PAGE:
1952: US Envoy in Pak Cables Washington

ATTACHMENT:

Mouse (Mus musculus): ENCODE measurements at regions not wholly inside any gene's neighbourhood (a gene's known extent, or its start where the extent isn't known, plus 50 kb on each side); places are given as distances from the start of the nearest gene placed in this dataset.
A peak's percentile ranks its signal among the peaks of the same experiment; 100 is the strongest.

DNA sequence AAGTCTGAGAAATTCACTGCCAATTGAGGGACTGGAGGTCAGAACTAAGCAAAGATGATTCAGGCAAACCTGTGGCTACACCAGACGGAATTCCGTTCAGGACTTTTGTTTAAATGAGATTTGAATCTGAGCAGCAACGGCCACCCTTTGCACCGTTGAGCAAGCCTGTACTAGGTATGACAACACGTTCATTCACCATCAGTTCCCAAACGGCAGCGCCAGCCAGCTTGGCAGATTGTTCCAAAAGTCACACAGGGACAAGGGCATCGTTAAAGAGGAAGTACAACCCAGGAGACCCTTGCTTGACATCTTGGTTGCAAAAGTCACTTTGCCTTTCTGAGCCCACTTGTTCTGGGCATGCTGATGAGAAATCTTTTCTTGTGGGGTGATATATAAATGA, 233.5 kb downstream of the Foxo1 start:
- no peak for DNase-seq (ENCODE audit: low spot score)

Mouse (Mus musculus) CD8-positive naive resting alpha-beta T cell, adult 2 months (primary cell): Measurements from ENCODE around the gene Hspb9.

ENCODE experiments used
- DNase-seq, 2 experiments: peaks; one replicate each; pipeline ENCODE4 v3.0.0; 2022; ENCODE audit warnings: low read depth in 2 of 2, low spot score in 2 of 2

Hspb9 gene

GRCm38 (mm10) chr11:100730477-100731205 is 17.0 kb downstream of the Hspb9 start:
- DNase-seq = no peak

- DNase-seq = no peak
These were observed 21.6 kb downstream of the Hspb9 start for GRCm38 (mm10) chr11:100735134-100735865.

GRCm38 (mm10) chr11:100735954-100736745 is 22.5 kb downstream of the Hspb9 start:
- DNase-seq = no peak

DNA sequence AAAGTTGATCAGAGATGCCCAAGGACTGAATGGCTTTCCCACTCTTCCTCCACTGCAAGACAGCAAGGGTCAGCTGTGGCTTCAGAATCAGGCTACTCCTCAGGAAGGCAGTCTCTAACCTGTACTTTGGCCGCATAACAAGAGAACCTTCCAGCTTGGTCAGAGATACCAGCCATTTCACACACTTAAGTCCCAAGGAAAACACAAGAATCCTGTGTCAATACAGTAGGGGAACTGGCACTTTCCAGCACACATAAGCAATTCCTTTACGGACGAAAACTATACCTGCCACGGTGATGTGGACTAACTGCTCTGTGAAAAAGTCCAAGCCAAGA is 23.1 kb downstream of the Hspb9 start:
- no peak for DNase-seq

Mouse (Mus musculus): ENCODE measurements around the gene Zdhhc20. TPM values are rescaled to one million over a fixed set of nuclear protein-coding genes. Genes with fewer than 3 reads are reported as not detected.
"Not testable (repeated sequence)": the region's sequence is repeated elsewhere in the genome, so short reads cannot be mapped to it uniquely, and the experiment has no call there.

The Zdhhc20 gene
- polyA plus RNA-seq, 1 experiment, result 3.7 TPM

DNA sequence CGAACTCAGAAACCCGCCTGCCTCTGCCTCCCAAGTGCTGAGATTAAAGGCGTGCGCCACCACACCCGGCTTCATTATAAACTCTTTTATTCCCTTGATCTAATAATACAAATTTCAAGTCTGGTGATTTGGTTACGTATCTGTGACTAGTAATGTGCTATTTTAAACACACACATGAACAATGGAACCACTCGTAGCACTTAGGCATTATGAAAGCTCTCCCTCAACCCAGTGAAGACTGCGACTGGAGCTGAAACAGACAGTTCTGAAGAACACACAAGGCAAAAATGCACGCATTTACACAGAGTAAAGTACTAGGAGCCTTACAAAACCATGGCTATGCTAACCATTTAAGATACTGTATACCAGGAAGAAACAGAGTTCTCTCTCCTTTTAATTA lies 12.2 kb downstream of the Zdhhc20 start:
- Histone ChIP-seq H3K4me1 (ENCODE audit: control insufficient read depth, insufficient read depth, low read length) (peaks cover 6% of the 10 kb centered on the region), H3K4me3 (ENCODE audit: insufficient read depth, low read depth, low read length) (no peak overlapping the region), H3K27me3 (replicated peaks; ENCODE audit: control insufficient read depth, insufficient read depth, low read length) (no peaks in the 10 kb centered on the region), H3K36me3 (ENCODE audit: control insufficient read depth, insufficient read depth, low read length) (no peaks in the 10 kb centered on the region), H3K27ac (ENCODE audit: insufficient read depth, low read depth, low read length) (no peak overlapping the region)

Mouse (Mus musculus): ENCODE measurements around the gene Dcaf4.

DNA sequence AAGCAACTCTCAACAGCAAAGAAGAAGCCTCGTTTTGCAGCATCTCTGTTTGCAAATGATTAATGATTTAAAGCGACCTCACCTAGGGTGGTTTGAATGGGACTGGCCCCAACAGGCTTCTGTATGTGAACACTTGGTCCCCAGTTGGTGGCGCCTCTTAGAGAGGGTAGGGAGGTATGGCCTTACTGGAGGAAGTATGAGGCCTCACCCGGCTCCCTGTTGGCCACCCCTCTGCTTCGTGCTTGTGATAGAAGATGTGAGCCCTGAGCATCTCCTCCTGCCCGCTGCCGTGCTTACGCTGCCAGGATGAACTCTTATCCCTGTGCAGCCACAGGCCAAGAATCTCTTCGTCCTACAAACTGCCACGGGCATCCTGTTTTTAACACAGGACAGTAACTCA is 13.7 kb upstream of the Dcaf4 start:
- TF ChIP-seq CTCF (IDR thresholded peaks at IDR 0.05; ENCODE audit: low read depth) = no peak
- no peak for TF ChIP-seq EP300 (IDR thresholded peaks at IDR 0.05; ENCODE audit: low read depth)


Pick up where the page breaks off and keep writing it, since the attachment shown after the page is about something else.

“ After I went to the Foreign Minister today with (the) statement of the (State) Dep(artmen)t’s position and recommendations on Dr. Graham’s reply to the Pakistan’s conditioned acceptance of his aide-mémoire on Kashmir, Zafrulla gave me the results of his preliminary thoughts on probable Pakistani action. I gather the Pakistanis are prepared to send representatives immediately to NY (New York) to be at Dr. Graham’s disposal for a period of a month from the date of their arrival in NY. They will have authority to participate in conversations but not authority to negotiate with respect to the quantum of troops. This quantum is to be based on Dr. Graham’s proposal or on the Devers memo, whichever is the more acceptable to India. The further condition of acceptance is that if no agreement emerges after a month of conversations, the GOP (Government of Pakistan) will then insist that Graham, under the authority of para five of the SC’s (Security Council’s) res(olution) of March 30, ‘51, report back to the SC and so invite a full debate on his efforts to reach agreement. (The) Foreign Minister was disturbed by some of the language in Graham’s offer as well as the Dept’s statement I read to him. He pointed out that Pakistan has consistently made concessions in order to reach agreement on demilitarization as a step toward the solution of the Pak problem and that such concessions have been unilateral. He said (that) he feels the present language addressed to Pak puts a premium on intransigence. On the other hand, he is most anxious to get on with the negotiations, but the Pakistanis do not want Graham’s forthcoming and final efforts to be diverted. They feel that an emphasis must be placed on reaching agreement on his four points that remain outstanding and that then further steps to be taken under the two UN resolutions for the demilitarization and plebiscite must be considered in relation to the designation of the plebiscite administrator and his induction into office. The Foreign Minister is adamant in his feeling that action must be taken either positive or a recognition of failure at the end of these forthcoming discussions. He said that he will not be a member of the del(egation) and he will have to wait Cabinet action to determine whether a del(egation) shall consist of the persons already indicated, that is, Ayub, Sec(retar)y of the Min(istry) of Kashmiri Affairs, and Lt. Col. Iqbal of the headquarters staff of the Pak Army, or whether there shall be other persons. I inferred from this aspect of his conversation that he may be considering the desirability of permitting the Foreign Secretary and the Defense Secretary to go as evidence of Pakistan’s good faith in attempting to reach (a) solution by conducting the discussions at a high level.